Winter tyre alternatives reviewed

16 Jan, 2013 2:46pm

We check out three cut-price alternatives to winter tyres in a snow covered Scandinavia

With the weather closing in and snow already settling in parts of the UK, many of our readers will be considering a set of winter tyres to help stay on the move this winter.

But is there a less costly alternative to new rubber? A full set of winter tyres will set you back around £400, and even more if you’ve specced large aftermarket alloy wheels.

There’s no denying that winter tyres remain the ultimate solution, whatever car you drive. But how do snow chains, socks and even spray cope, when the ground is covered in the white stuff?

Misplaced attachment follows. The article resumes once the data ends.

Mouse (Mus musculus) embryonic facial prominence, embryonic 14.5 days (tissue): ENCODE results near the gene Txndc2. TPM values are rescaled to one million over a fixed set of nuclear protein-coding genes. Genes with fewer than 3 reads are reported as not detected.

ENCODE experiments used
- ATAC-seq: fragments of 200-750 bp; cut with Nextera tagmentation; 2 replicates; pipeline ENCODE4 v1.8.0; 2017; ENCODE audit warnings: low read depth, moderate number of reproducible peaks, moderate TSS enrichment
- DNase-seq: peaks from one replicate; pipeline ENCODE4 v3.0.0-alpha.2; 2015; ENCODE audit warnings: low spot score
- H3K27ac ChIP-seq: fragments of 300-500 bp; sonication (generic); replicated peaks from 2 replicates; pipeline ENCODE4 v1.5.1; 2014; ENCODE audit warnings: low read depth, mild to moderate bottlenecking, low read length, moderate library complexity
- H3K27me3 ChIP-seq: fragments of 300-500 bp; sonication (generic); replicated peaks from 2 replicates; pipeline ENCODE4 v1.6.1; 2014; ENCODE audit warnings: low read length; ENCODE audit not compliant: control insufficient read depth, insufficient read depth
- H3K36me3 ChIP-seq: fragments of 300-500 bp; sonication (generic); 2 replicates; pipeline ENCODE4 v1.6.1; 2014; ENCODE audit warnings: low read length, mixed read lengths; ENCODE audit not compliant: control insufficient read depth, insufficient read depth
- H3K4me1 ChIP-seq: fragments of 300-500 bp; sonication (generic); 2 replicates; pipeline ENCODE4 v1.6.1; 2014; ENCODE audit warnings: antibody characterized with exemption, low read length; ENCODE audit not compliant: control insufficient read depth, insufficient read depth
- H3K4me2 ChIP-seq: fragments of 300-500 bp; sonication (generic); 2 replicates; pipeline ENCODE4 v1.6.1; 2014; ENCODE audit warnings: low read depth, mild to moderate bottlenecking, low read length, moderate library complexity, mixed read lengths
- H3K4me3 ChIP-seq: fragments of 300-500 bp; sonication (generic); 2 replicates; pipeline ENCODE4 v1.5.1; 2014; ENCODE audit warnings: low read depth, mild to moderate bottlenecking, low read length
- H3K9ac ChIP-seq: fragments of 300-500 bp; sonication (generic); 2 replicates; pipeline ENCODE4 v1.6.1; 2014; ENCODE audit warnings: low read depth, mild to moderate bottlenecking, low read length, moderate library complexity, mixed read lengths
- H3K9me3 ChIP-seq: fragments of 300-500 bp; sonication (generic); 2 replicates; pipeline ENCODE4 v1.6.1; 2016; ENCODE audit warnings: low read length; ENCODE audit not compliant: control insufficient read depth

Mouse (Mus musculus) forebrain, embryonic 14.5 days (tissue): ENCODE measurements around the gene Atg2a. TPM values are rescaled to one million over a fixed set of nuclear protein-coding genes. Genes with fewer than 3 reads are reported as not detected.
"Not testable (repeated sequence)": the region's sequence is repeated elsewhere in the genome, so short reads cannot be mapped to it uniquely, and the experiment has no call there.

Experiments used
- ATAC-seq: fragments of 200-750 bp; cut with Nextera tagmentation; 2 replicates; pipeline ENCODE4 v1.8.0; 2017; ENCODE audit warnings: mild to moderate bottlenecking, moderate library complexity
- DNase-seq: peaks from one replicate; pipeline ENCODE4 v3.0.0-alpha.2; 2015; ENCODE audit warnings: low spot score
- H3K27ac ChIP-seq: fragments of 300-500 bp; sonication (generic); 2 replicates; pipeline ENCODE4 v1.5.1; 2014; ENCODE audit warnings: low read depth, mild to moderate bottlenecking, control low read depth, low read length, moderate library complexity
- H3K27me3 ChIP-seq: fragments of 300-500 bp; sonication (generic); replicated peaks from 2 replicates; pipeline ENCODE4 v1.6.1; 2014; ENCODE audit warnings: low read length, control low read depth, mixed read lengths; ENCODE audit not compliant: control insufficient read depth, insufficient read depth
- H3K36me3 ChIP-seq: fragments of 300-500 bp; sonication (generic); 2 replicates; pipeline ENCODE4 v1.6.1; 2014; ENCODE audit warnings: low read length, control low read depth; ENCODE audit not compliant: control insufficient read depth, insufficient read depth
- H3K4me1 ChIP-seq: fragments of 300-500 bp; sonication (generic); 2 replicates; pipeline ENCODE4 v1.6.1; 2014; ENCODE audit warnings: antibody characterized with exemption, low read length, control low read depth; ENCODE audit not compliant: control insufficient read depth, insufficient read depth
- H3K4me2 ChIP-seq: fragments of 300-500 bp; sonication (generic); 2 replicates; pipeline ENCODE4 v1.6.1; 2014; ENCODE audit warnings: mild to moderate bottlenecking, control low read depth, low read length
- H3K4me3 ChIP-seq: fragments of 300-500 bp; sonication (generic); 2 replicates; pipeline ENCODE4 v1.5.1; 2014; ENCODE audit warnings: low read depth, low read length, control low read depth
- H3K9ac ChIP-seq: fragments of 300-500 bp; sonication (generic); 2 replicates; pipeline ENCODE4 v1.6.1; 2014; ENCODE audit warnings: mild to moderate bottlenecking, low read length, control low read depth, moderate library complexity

We put all three to the test to see which fared best, and have compiled the results in this short film. So if you’re worried about getting stranded in the coming weeks, be sure to check the video for our cut-price alternatives to winter tyres.

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A full set of winter tyres for £400! - Think you mean a full set of winter tyres from as little as £400 for the smallest of wheels maybe - but take a set of 255/40/19s and you in for over £1000.

Is this sort of investment worth it?

Once upon a time cars came with softer compound all season tyres, so no need to change for winter/summer.

So why are manufacturers fitting hard, even in the best of UK hot weather, fitting summer tyres. They are not so good on bumpy and rough surface tarmac ed UK roads either.

May AE can investigate.t